Put your mind at ease, there is nothing wrong with using WD40 on a lock. This fallacy was started by another member (Gene Horr) and for what reason I do not know. You can take it for what it is worth, but I have used WD for many years on all types of lock cylinders, door and ignition. See for yourself.
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Old 05-11-2010, 08:18 AM   #7 (permalink)
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Originally Posted by 43sqd View Post
Put your mind at ease, there is nothing wrong with using WD40 on a lock. This fallacy was started by another member (Gene Horr) and for what reason I do not know. You can take it for what it is worth, but I have used WD for many years on all types of lock cylinders, door and ignition. See for yourself.
WD40, by it's nature, is a moisture displacement, which means it draws moisture to it. There are several different kinds of lock lubricants available that are made for this specific purpose. I got a dressing down from a locksmith for using WD40 in a lock. He, too, said he gets more calls to Wal-Mart for frozen locks because, at one time or another, someone used WD40 in their ignition and it eventually froze it up. A clock repairman said the same thing, that WD40 gums up clocks and locks. He recommended 3 in 1 oil.

You may have luck with it and that's okay. I won't use it on my locks, though.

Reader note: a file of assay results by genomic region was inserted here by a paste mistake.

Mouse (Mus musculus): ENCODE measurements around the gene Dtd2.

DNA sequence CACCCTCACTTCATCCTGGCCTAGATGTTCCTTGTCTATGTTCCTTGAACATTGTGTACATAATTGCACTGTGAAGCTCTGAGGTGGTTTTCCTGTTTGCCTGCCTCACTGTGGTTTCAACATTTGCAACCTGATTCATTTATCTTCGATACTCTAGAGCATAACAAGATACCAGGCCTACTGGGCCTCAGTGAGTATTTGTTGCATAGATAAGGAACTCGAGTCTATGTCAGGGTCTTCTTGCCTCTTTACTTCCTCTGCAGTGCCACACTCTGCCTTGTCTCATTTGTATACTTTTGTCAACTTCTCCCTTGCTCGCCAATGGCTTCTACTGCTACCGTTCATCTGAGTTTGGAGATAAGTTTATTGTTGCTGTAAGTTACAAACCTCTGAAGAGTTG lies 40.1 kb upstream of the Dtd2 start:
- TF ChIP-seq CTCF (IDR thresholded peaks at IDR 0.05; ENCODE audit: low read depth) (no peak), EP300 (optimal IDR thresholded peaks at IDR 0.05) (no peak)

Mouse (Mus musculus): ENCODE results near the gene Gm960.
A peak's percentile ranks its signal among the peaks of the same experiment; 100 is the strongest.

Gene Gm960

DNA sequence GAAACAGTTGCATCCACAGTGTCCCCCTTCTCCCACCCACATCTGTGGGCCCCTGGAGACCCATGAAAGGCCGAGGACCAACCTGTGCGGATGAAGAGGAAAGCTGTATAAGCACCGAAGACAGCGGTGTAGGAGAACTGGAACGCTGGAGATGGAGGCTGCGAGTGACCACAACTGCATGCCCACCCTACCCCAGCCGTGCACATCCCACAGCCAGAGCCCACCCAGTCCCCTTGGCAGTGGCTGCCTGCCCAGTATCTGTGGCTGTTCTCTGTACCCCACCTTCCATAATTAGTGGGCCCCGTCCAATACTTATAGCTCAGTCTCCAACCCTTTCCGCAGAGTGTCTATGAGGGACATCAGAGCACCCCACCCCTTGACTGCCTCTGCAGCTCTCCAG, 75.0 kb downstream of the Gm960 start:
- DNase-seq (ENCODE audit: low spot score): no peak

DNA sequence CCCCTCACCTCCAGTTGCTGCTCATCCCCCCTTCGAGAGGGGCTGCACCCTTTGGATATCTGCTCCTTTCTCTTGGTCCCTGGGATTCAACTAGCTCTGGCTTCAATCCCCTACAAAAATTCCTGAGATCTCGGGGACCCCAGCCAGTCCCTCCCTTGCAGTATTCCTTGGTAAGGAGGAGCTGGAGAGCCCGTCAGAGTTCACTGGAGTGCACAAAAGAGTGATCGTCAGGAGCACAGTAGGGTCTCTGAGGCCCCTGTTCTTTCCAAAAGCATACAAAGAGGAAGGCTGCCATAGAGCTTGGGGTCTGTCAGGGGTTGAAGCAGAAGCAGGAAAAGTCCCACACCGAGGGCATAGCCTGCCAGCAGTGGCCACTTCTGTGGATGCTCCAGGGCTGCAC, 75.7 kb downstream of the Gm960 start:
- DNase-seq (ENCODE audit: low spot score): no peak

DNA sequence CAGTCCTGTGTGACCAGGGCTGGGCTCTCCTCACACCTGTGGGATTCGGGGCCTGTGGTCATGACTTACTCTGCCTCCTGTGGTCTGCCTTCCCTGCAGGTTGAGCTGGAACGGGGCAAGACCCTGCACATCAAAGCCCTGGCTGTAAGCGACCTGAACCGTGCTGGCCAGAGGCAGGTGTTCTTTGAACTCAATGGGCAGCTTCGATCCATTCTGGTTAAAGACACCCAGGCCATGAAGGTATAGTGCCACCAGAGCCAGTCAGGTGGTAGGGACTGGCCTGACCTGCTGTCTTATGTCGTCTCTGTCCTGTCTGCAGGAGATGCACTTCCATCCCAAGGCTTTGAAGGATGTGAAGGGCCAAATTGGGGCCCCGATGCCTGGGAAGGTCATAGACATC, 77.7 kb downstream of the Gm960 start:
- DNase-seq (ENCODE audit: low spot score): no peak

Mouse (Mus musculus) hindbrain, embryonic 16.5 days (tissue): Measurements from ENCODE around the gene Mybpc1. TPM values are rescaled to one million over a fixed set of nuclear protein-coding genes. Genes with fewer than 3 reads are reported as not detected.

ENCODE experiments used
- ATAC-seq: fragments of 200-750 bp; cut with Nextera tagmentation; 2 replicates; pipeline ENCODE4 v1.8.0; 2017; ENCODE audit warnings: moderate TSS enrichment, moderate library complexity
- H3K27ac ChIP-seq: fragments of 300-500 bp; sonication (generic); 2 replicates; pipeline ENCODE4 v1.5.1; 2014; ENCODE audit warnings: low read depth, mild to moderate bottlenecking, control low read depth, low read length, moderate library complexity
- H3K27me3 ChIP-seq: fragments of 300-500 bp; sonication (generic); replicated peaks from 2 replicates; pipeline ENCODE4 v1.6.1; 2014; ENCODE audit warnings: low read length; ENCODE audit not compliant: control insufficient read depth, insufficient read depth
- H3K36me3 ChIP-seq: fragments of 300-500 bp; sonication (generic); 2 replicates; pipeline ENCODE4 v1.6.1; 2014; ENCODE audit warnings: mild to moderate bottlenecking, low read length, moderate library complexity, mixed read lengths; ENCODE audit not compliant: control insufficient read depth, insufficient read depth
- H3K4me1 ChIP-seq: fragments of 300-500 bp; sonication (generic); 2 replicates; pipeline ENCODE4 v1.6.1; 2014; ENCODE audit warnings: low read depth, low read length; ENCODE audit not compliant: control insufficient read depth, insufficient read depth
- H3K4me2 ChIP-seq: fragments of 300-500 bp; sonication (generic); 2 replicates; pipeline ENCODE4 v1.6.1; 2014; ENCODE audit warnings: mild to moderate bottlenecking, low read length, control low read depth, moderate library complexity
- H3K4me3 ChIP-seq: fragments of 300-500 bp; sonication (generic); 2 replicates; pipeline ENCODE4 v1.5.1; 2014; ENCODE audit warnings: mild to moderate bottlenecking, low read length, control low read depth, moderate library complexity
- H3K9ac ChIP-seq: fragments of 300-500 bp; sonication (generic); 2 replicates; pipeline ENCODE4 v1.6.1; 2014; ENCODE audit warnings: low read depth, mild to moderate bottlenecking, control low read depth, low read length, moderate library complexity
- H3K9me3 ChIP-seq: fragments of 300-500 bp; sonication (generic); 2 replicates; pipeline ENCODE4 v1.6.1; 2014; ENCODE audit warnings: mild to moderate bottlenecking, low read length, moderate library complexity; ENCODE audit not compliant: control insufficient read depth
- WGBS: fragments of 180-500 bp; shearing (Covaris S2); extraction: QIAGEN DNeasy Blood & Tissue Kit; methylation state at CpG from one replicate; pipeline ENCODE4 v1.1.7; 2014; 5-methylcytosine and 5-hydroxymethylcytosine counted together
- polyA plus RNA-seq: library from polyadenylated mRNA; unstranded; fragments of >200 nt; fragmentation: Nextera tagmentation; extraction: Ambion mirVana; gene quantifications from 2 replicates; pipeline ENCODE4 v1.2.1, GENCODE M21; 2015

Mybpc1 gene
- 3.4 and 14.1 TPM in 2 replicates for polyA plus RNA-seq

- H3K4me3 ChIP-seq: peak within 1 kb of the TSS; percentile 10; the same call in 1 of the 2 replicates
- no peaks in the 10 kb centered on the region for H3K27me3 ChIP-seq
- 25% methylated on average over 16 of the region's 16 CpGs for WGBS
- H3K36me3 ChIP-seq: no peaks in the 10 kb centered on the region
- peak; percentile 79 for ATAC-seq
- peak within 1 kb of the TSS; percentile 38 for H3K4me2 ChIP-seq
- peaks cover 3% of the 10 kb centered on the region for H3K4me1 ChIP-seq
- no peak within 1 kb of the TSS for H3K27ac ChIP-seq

For those who don't believe me, here's a link to a locksmith site warning of the pitfalls of WD40: http://locksmithservices.com/can-i-u...ozen-car-lock/

Last edited by cmitch; 05-11-2010 at 08:23 AM.
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Old 05-11-2010, 08:27 AM   #8 (permalink)
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turns out to be the ignition switch. $25 part and 5 hours of labor...gotta love it. I couldn't find any DIY for the ignition switch and they're saying i need a new tumbler too...thanks again for all the help.
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Old 05-11-2010, 03:23 PM   #9 (permalink)
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Originally Posted by cmitch View Post
WD40, by it's nature, is a moisture displacement, which means it draws moisture to it. There are several different kinds of lock lubricants available that are made for this specific purpose. I got a dressing down from a locksmith for using WD40 in a lock. He, too, said he gets more calls to Wal-Mart for frozen locks because, at one time or another, someone used WD40 in their ignition and it eventually froze it up. A clock repairman said the same thing, that WD40 gums up clocks and locks. He recommended 3 in 1 oil.